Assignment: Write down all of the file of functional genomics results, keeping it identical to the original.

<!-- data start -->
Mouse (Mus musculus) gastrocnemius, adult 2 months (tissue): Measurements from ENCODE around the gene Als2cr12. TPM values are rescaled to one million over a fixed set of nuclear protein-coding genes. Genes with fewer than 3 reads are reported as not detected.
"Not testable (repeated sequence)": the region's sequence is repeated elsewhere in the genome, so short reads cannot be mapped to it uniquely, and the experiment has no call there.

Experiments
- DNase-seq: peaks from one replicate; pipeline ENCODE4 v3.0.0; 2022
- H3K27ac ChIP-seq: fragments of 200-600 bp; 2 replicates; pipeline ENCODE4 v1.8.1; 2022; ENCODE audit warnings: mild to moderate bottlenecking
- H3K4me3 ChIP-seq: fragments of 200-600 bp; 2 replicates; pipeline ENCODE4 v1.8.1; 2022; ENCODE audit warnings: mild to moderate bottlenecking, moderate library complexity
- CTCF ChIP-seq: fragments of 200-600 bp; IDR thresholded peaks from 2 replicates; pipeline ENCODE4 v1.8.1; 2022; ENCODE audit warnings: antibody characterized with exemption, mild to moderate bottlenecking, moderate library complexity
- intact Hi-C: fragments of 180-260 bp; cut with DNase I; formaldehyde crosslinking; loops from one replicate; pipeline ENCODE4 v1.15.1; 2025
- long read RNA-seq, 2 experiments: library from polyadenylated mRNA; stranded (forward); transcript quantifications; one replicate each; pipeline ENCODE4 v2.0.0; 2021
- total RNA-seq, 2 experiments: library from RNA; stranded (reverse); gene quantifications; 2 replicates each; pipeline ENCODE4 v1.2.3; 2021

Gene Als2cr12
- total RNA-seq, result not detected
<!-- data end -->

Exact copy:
Mouse (Mus musculus) gastrocnemius, adult 2 months (tissue): Measurements from ENCODE around the gene Als2cr12. TPM values are rescaled to one million over a fixed set of nuclear protein-coding genes. Genes with fewer than 3 reads are reported as not detected.
"Not testable (repeated sequence)": the region's sequence is repeated elsewhere in the genome, so short reads cannot be mapped to it uniquely, and the experiment has no call there.

Experiments
- DNase-seq: peaks from one replicate; pipeline ENCODE4 v3.0.0; 2022
- H3K27ac ChIP-seq: fragments of 200-600 bp; 2 replicates; pipeline ENCODE4 v1.8.1; 2022; ENCODE audit warnings: mild to moderate bottlenecking
- H3K4me3 ChIP-seq: fragments of 200-600 bp; 2 replicates; pipeline ENCODE4 v1.8.1; 2022; ENCODE audit warnings: mild to moderate bottlenecking, moderate library complexity
- CTCF ChIP-seq: fragments of 200-600 bp; IDR thresholded peaks from 2 replicates; pipeline ENCODE4 v1.8.1; 2022; ENCODE audit warnings: antibody characterized with exemption, mild to moderate bottlenecking, moderate library complexity
- intact Hi-C: fragments of 180-260 bp; cut with DNase I; formaldehyde crosslinking; loops from one replicate; pipeline ENCODE4 v1.15.1; 2025
- long read RNA-seq, 2 experiments: library from polyadenylated mRNA; stranded (forward); transcript quantifications; one replicate each; pipeline ENCODE4 v2.0.0; 2021
- total RNA-seq, 2 experiments: library from RNA; stranded (reverse); gene quantifications; 2 replicates each; pipeline ENCODE4 v1.2.3; 2021

Gene Als2cr12
- total RNA-seq, result not detected